St. Peter and the Storms of Life

This article was originally published in The Catholic News Herald of the diocese of Charlotte. One of my favorite scenes in the Bible is when Jesus walks on the water of the Sea of Galilee and calls St. Peter to come out to Him. And Peter does it. He steps out of the boat and onto the water, and he walks toward Our Lord. But then he notices the wind and the storm around him, and he begins to sink. It’s easy…

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Our Lady of La Leche

This article was originally published in The Catholic News Herald of the diocese of Charlotte. When one thinks of making a pilgrimage, it’s easy to think of such far off places as the Holy Land, Rome or Fatima. When you think of going to see great sites of religious history, it’s not surprising if the mind first ventures to the Middle East or to Europe, where great dramas of history have played out for so many centuries and in so many ways.…

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The Litany of St. Joseph

This article was originally published in The Catholic News Herald of the diocese of Charlotte. I love to meditate on the many titles of St. Joseph. As I have grown in awareness and devotion to him over the last several years, his litany has become one of my favorite prayers. Different titles will resonate with me at different times and in different circumstances of life. I’ve also discovered that the litany can make for a good examination of conscious, drawing to the…

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Flannery O’Connor

This article was originally published in The Catholic News Herald of the diocese of Charlotte. Only recently have I become a devotee of the Catholic writer Flannery O’Connor, although her collection of short stories sat on my bookshelf for many years. I was aware that she was an important figure, both as a writer and as a Catholic. Her short story “A Good Man is Hard to Find” is studied at various levels in academia, and she was certainly a master at…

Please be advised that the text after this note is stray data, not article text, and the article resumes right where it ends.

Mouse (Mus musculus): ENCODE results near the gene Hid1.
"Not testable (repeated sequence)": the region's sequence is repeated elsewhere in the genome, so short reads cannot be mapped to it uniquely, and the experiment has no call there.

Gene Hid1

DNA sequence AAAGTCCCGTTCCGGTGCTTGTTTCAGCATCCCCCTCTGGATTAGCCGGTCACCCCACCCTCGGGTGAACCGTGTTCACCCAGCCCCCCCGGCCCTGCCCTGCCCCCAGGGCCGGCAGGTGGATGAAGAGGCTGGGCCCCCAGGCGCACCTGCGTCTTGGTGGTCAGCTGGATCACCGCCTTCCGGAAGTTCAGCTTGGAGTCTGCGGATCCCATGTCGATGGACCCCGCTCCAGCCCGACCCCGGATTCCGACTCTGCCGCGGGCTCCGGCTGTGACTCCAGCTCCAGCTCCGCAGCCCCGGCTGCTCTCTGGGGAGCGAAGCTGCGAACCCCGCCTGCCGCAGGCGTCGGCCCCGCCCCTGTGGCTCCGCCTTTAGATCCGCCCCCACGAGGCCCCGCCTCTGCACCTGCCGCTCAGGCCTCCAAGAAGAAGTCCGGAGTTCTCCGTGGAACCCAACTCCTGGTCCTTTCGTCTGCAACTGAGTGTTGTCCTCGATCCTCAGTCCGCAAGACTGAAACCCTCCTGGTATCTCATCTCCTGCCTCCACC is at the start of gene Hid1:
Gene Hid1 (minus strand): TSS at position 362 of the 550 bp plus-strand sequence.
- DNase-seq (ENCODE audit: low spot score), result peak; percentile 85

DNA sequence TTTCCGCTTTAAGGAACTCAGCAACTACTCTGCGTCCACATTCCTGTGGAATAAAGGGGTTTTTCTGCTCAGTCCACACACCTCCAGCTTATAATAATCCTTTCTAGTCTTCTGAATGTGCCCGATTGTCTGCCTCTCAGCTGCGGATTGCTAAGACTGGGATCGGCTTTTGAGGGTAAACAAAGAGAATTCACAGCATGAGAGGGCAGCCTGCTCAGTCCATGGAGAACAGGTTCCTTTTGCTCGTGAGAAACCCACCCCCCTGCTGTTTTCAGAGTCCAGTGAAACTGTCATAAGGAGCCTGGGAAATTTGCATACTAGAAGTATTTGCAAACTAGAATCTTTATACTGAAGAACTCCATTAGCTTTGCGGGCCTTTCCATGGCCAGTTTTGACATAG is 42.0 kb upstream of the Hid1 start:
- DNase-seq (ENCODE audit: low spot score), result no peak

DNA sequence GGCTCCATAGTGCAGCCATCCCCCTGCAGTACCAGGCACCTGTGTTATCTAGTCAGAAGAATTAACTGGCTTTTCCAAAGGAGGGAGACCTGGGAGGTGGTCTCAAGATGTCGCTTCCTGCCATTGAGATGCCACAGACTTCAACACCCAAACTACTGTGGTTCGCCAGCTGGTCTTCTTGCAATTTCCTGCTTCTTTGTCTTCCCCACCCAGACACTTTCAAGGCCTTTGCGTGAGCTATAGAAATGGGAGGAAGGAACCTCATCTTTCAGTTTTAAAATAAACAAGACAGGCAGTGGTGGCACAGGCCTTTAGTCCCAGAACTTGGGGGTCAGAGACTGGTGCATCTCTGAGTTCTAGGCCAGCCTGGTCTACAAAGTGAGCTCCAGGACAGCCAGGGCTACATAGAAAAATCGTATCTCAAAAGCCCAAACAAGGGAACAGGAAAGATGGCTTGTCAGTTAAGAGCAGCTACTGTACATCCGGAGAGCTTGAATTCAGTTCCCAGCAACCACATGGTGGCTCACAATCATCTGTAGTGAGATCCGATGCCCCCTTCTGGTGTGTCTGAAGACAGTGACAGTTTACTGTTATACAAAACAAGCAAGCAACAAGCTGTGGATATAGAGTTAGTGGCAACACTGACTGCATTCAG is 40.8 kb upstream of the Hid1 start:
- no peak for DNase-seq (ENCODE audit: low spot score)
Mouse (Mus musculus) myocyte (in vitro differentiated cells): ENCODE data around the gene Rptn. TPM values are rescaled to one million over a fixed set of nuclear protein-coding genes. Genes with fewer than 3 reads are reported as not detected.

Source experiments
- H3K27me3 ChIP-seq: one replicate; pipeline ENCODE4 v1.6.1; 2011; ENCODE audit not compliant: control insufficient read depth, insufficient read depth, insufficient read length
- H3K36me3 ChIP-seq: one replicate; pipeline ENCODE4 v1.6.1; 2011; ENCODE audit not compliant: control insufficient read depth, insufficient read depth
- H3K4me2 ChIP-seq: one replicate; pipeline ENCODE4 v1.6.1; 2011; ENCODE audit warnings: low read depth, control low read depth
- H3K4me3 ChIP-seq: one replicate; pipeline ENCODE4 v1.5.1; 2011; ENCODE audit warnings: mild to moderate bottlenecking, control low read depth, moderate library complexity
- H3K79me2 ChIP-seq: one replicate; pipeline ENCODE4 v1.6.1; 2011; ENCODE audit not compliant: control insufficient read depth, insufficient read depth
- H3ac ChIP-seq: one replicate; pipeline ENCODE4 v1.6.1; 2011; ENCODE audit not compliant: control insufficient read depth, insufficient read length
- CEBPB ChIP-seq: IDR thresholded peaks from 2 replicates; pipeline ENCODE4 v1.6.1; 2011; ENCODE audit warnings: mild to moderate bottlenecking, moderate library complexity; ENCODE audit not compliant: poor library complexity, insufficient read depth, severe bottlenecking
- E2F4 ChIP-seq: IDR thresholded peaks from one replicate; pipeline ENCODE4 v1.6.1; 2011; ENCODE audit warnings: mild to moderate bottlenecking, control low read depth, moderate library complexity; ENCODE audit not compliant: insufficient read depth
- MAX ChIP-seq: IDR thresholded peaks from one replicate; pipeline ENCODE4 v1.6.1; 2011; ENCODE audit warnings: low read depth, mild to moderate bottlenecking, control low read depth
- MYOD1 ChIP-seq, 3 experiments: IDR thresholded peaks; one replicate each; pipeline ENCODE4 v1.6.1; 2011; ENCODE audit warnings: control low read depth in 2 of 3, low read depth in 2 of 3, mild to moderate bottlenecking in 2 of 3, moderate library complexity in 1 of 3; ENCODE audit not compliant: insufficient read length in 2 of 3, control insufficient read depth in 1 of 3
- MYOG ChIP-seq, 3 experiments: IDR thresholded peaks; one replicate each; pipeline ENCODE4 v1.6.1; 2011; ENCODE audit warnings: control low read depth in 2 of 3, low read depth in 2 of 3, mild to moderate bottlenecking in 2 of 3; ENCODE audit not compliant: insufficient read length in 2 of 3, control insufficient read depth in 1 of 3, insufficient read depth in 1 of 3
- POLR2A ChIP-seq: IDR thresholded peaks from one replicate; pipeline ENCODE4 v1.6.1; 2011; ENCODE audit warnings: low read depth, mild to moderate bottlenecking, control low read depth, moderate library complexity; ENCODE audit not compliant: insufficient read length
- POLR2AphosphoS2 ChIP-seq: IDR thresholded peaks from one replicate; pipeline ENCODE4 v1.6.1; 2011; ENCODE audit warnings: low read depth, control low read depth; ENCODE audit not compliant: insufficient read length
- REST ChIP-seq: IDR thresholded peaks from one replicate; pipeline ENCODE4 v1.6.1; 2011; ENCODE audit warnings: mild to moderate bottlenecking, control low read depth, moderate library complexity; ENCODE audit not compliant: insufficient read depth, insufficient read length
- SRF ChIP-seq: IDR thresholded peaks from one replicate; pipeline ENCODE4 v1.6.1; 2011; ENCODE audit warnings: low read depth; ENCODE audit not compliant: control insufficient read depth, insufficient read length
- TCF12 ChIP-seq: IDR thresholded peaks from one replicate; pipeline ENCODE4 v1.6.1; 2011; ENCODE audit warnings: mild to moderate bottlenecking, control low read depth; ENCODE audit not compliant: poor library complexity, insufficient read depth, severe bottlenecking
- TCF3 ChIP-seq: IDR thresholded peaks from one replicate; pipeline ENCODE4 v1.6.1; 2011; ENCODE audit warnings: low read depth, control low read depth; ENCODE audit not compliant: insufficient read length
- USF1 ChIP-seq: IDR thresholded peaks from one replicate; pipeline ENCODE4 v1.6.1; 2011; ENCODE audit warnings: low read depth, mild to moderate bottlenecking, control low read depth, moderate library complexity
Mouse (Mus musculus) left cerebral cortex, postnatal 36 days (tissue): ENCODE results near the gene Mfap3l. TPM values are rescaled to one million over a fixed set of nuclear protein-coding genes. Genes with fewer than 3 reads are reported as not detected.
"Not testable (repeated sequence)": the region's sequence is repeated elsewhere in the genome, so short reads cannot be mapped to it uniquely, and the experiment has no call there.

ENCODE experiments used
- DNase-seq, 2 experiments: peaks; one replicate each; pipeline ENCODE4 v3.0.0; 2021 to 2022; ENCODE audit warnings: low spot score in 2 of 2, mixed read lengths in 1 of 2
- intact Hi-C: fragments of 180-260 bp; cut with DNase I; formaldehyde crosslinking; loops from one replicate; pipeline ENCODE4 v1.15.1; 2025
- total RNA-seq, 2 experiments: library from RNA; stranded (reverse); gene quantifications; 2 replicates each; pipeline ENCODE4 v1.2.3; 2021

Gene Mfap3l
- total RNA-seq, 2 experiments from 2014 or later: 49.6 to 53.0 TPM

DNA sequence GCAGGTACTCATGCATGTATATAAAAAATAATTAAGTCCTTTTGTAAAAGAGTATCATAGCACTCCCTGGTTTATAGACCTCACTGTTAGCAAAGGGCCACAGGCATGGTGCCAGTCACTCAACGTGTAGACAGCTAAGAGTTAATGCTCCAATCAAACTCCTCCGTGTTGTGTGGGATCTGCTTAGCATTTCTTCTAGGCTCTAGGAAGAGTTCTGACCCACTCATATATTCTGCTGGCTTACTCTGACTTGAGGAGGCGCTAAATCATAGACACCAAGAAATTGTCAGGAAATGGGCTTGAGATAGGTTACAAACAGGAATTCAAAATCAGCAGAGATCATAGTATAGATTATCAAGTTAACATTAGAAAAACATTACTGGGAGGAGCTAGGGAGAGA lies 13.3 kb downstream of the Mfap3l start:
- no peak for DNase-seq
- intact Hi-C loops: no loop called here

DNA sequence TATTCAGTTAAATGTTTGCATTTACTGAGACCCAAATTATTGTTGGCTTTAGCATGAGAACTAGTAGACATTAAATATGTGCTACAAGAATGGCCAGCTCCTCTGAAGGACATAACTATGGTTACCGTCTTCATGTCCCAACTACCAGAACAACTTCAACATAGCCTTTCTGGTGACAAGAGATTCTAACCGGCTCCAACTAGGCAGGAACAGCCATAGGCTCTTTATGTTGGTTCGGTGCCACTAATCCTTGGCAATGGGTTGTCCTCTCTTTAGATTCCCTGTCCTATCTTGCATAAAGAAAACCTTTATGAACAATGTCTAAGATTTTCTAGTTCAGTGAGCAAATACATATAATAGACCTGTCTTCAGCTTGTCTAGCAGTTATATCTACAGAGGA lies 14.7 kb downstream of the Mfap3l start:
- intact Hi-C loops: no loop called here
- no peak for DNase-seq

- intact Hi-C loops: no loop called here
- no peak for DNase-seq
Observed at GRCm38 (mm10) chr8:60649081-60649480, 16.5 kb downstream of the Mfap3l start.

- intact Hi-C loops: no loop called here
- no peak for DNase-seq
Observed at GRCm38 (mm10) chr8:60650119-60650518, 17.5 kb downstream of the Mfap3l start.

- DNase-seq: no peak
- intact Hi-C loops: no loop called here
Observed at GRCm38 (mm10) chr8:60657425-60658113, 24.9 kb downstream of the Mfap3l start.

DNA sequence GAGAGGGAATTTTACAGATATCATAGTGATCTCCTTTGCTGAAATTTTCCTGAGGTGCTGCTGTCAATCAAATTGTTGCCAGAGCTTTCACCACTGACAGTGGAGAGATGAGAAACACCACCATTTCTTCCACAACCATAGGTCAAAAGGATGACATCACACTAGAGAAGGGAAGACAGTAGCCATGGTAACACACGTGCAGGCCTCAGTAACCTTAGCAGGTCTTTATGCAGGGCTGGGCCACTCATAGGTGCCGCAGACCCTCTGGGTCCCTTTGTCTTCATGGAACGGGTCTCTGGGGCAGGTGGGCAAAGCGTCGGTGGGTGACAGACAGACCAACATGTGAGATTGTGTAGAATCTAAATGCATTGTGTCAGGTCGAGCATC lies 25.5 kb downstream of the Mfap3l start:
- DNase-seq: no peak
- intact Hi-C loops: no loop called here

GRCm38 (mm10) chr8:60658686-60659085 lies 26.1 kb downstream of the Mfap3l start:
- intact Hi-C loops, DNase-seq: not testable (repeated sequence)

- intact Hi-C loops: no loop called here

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Purgatory and Praying for the Dead

This article was originally published in The Catholic News Herald of the diocese of Charlotte. This past year, I’ve been working my way through a reading of Dante Alighieri’s epic poem “The Divine Comedy,” in which the poet narrator travels first through the circles of hell, then climbs the mountain of purgatory, and ultimately reaches the paradise of heaven. As we enter into the month of November, a time the Church has designated especially for praying for the souls of the dead,…

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Women Who Dared Speak Truth

This article was originally published in The Catholic News Herald of the diocese of Charlotte. “And who knows if you have not come to the kingdom for such a time as this?” These are the words spoken to Queen Esther in the Old Testament, when she is being asked to risk the wrath of her husband the king in order to save the lives of the Israelites. Esther is asked to endanger her own comfort and security, even her life, for the…

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Mary Magdalene, The Perfect Repentant

This article was originally published in The Catholic News Herald of the diocese of Charlotte. Mary Magdalene has been a complex character in Christian thought throughout Church history. She has been variously identified as Mary of Magdala; the “sinful woman” of Luke 7:36-50 who anoints Christ’s feet and dries them with her hair; and Mary of Bethany, the sister of Martha and Lazarus. What we know from Scripture is that Mary of Magdala was one of the women who followed Jesus during…

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Caryll Houselander’s “The Reed of God”

This article was originally published in The Catholic News Herald of the diocese of Charlotte. One of my favorite books for meditating on Christ and the Blessed Virgin Mary is Caryll Houselander’s “The Reed of God.” I was introduced to this book just a few years ago and it has since become one that I return to quite often for contemplation. Houselander’s prose writing is as lyrical as her poetry, which is also sprinkled throughout the book, and makes for a beautifully…

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C.S. Lewis and the Value of Revisiting Stories

This article was originally published in The Catholic News Herald of the diocese of Charlotte. I have always been an avid re-reader of books, just as I also delight in re-watching favorite movies and television series. In some ways, this is due to finding comfort in the familiar and predictable, knowing that my imagination is not going to be assailed by inappropriate or untimely thoughts and images. But I have also learned that the pieces I enjoy returning to can be treasure…

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St. Joseph and What We Need Most

This article was originally published in The Catholic News Herald of the diocese of Charlotte. Every time we pray the Our Father, the prayer Jesus Himself gave to us, we ask God to “give us our daily bread.” As Moses and the Israelites were given manna in the desert for just one day at a time, we also are called to trust God to provide for our needs one day, one moment, at a time. This can be a difficult act of…

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